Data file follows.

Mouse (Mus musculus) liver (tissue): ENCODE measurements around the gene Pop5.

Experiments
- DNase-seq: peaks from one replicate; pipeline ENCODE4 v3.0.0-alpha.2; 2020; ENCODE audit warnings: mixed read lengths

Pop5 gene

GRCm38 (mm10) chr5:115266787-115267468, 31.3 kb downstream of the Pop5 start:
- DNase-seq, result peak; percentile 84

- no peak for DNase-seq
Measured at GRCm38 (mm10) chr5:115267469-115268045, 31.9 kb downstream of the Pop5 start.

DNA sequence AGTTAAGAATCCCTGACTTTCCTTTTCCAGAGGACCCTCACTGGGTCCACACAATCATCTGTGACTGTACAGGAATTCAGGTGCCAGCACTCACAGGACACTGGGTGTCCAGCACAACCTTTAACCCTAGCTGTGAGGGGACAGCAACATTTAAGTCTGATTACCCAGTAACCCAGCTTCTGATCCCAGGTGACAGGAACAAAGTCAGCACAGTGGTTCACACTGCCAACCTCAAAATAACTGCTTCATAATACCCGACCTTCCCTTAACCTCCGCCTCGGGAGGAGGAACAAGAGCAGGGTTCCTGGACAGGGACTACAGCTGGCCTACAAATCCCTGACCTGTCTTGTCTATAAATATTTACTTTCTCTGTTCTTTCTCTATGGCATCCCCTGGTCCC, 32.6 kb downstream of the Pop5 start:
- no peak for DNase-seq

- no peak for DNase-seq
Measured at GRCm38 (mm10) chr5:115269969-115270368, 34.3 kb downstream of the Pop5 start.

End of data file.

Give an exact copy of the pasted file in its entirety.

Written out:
Mouse (Mus musculus) liver (tissue): ENCODE measurements around the gene Pop5.

Experiments
- DNase-seq: peaks from one replicate; pipeline ENCODE4 v3.0.0-alpha.2; 2020; ENCODE audit warnings: mixed read lengths

Pop5 gene

GRCm38 (mm10) chr5:115266787-115267468, 31.3 kb downstream of the Pop5 start:
- DNase-seq, result peak; percentile 84

- no peak for DNase-seq
Measured at GRCm38 (mm10) chr5:115267469-115268045, 31.9 kb downstream of the Pop5 start.

DNA sequence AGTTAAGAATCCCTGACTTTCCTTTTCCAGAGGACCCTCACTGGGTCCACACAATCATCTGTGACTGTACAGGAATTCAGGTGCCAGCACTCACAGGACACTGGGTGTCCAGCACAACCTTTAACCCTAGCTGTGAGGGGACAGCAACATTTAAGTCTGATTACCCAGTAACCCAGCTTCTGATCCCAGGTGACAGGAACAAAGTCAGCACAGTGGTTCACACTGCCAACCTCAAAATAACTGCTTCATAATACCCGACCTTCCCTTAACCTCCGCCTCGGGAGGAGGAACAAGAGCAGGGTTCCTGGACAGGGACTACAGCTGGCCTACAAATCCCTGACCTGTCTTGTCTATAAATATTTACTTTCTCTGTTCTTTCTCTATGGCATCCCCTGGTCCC, 32.6 kb downstream of the Pop5 start:
- no peak for DNase-seq

- no peak for DNase-seq
Measured at GRCm38 (mm10) chr5:115269969-115270368, 34.3 kb downstream of the Pop5 start.